For all patients in hospitals, cannulas are used for access for fluids and medications. Anyone staying for more than a couple days, or in a state of dehydration; cannulation is pretty common practice in all hospitals. For Gasto patients, this need is even higher; the lack of fluid being kept back in the body reaches all time lows and leads to multiple problems and thus hospital admits.
I’ve had 17 of the bastards placed, all since the end of last Summer. Every three or four days during my admissions, I would need them changing because my small veins would be ruined by the continuous push of fluids and medications given to me. It started off simply with just a bag of saline for dehydration, but it soon expanded into the realms of medication: first paracetamol and then my anti viral drugs, along with the pills I was given four times a day.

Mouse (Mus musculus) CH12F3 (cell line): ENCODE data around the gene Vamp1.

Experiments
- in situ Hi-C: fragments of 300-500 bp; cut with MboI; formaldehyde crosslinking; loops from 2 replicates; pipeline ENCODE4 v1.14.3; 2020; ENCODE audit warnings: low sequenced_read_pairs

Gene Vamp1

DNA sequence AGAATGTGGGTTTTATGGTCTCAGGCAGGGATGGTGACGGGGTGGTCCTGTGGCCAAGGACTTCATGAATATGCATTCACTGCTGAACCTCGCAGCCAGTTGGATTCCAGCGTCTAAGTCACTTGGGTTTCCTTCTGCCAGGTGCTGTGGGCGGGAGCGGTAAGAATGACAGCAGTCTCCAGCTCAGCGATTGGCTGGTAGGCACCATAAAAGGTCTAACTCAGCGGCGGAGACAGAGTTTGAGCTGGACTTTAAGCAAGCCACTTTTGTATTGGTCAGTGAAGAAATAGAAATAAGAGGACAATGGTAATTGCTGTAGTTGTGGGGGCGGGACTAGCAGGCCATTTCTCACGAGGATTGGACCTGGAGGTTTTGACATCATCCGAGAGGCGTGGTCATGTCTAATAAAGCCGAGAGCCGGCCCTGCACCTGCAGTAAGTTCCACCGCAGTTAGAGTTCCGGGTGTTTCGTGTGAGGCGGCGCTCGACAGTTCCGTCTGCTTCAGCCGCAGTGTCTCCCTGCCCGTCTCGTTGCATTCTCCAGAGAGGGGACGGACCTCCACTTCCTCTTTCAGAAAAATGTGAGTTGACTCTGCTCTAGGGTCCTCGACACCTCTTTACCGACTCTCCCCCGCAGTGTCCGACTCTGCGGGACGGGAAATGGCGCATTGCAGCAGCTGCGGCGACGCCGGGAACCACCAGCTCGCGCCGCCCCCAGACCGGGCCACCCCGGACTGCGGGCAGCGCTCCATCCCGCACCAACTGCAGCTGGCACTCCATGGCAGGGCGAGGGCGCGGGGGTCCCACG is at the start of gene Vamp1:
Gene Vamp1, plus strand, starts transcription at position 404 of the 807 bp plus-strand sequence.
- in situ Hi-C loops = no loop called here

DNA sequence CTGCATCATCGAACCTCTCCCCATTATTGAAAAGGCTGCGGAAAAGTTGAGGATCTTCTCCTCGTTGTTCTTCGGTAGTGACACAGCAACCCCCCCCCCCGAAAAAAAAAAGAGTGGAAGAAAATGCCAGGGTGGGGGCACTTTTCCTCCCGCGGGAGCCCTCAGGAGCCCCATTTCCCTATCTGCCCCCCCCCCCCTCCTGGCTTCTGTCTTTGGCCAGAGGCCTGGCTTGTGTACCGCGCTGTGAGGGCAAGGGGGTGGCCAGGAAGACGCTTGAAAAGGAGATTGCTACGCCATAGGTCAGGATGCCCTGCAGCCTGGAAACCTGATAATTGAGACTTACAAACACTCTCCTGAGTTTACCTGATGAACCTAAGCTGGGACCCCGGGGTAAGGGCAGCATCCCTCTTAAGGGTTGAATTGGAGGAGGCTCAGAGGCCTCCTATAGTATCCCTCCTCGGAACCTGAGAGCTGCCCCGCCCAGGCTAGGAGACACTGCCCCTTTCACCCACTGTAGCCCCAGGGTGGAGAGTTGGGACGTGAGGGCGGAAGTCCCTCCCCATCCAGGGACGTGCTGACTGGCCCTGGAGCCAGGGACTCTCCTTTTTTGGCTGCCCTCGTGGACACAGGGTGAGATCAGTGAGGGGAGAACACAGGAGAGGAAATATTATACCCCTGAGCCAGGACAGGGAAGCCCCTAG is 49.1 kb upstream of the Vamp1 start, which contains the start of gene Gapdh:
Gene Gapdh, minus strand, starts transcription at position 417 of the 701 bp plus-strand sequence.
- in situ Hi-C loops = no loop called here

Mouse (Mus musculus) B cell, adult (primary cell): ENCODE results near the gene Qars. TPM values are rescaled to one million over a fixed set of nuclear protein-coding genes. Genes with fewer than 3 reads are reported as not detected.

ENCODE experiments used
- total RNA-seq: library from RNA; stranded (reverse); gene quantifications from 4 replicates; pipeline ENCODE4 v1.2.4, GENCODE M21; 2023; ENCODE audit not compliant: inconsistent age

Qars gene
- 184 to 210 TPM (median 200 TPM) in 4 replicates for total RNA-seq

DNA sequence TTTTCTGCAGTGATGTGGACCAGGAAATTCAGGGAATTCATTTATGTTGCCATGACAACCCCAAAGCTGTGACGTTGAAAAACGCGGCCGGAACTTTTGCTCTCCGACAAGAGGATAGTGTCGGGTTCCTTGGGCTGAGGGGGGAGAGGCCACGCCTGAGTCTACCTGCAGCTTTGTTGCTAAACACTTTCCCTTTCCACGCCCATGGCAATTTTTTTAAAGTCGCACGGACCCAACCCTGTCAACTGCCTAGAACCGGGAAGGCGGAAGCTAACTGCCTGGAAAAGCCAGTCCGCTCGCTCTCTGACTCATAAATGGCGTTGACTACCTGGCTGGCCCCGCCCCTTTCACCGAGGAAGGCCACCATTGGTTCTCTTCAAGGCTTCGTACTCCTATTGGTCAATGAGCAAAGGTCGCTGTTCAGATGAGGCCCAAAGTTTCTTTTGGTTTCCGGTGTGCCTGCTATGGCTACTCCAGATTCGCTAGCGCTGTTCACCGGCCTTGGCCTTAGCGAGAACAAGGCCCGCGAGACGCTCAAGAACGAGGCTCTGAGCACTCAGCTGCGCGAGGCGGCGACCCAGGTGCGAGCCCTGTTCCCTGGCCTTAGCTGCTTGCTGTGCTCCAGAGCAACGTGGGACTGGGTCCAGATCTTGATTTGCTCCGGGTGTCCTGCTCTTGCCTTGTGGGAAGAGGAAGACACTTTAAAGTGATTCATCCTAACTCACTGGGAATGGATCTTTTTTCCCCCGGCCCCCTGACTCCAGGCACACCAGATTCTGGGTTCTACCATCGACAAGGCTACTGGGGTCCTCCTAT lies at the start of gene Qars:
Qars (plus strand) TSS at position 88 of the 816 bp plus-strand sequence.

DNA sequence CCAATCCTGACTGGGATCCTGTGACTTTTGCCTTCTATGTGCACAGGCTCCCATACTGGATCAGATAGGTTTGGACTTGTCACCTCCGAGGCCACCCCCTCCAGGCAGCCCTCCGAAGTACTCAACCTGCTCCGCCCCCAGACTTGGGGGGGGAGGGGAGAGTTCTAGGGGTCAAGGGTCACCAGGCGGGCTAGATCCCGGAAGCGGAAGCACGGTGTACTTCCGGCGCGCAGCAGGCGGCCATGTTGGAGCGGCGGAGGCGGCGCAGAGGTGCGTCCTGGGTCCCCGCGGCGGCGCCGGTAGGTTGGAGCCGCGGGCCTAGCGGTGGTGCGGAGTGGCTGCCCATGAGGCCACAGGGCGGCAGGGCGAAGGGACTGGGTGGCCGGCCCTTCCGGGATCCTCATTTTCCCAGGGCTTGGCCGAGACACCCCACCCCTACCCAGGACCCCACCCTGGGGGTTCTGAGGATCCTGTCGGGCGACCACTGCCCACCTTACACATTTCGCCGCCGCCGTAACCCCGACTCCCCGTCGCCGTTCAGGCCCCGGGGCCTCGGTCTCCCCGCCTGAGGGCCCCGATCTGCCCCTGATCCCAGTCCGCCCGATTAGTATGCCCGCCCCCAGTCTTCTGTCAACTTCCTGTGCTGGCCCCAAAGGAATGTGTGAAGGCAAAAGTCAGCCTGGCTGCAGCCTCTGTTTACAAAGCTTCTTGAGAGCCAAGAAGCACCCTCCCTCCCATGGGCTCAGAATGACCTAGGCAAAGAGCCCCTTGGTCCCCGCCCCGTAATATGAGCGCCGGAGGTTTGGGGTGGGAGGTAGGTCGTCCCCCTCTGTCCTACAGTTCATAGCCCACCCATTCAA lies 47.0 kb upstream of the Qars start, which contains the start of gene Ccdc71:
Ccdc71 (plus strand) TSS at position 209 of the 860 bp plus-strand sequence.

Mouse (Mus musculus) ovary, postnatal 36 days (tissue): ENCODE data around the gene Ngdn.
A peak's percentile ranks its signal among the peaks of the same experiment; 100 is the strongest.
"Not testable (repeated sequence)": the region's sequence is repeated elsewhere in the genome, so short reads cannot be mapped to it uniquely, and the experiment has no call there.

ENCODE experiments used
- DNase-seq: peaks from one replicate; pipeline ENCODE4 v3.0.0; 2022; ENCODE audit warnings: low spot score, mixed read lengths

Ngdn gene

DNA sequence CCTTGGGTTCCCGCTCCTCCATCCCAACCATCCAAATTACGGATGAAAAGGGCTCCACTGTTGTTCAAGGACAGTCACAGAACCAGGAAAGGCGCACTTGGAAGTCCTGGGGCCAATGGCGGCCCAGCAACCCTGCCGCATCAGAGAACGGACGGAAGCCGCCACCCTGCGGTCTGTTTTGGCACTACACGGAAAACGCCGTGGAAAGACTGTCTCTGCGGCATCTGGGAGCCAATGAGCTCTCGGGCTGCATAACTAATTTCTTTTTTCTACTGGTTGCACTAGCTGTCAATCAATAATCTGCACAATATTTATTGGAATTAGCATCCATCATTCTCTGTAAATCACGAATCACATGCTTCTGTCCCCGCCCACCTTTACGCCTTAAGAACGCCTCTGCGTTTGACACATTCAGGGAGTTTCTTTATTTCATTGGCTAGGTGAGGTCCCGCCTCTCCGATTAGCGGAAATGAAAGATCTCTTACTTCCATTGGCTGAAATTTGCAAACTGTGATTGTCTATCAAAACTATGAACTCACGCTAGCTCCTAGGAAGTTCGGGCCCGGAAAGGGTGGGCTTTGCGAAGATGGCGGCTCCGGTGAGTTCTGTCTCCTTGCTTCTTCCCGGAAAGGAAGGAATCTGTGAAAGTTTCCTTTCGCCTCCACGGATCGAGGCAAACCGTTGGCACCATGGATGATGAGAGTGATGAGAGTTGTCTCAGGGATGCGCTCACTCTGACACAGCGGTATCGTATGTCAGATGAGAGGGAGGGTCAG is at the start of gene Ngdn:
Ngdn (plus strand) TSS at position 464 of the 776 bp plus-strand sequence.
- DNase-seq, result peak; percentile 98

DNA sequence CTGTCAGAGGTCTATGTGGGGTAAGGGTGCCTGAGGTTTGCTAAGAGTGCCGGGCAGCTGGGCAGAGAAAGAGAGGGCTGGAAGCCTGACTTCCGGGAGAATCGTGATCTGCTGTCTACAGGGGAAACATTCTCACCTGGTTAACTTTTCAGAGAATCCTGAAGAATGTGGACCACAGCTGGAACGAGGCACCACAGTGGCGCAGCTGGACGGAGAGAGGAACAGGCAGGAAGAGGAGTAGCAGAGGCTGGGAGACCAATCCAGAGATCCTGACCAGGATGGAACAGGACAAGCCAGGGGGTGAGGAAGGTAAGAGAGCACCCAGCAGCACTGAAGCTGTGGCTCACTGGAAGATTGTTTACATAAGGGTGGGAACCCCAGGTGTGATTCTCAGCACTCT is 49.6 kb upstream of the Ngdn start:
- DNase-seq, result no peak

My latest cannula was for my Iron Infusion. My anemia has been gradually been getting worse as the months have gone on in 2012. It was an issue from the beginning of my journey with Crohn’s and it will always be an underlining problem associated with my Crohn’s. Even in a period of good health, my blood is still low on iron and my tiredness shows.
Instead of bore you to tears with medical talk, this is an great article about Intravenous Cannulation and the method behind the procedure. Its fascinating to learn how this has become a standard of care for many patients.
In addition, this document discusses Intravenous Therapy and a prevalence in Gastro patients. For me, an Iron Infusion this way is going to become a regular treatment pattern. The longest I can hope to go without one is 6 months.